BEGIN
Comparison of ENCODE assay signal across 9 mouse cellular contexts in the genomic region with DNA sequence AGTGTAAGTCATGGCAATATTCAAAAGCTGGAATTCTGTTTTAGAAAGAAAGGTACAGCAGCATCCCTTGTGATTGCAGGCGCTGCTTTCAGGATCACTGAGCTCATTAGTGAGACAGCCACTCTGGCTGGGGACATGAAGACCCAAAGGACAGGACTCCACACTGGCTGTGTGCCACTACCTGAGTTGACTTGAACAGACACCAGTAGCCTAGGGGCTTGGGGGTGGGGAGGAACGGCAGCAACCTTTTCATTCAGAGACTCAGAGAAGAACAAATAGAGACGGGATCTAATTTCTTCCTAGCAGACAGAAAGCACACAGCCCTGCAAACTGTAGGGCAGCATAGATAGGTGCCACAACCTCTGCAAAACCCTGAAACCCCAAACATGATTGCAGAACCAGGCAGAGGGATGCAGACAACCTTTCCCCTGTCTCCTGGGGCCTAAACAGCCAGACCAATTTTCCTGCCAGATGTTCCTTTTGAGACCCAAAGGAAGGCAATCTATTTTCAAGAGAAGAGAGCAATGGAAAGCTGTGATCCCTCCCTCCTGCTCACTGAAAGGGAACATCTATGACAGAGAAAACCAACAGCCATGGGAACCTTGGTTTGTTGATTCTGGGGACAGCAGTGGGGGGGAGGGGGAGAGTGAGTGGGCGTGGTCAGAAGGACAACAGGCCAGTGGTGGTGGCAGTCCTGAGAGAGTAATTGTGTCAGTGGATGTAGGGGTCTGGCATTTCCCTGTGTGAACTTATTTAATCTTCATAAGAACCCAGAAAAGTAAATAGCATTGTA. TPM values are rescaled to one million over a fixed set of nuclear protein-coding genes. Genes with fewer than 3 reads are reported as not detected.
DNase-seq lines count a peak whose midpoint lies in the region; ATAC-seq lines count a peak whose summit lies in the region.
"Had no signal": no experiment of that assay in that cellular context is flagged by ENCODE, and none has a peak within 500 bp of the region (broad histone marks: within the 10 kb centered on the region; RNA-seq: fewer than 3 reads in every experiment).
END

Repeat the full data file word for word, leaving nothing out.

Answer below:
Comparison of ENCODE assay signal across 9 mouse cellular contexts in the genomic region with DNA sequence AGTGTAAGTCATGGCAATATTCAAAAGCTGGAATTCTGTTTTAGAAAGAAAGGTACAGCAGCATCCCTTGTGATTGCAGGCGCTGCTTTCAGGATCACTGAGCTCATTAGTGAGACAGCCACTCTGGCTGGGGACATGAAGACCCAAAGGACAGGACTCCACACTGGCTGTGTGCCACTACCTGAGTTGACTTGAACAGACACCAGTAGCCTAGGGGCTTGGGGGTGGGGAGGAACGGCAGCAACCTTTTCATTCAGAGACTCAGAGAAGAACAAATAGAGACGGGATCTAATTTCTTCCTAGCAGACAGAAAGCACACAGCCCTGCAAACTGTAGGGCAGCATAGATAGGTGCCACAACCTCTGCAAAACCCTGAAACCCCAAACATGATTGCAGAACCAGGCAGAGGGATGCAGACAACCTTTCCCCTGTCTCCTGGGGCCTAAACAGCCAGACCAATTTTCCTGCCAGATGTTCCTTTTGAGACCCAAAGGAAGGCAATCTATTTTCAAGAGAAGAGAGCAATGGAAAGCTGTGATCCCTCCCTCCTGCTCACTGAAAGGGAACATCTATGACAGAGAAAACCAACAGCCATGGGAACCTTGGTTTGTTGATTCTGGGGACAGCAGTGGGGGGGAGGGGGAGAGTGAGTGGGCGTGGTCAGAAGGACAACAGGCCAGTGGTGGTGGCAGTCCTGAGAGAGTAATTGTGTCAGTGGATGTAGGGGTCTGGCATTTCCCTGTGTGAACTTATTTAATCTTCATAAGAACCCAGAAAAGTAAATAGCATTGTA. TPM values are rescaled to one million over a fixed set of nuclear protein-coding genes. Genes with fewer than 3 reads are reported as not detected.
DNase-seq lines count a peak whose midpoint lies in the region; ATAC-seq lines count a peak whose summit lies in the region.
"Had no signal": no experiment of that assay in that cellular context is flagged by ENCODE, and none has a peak within 500 bp of the region (broad histone marks: within the 10 kb centered on the region; RNA-seq: fewer than 3 reads in every experiment).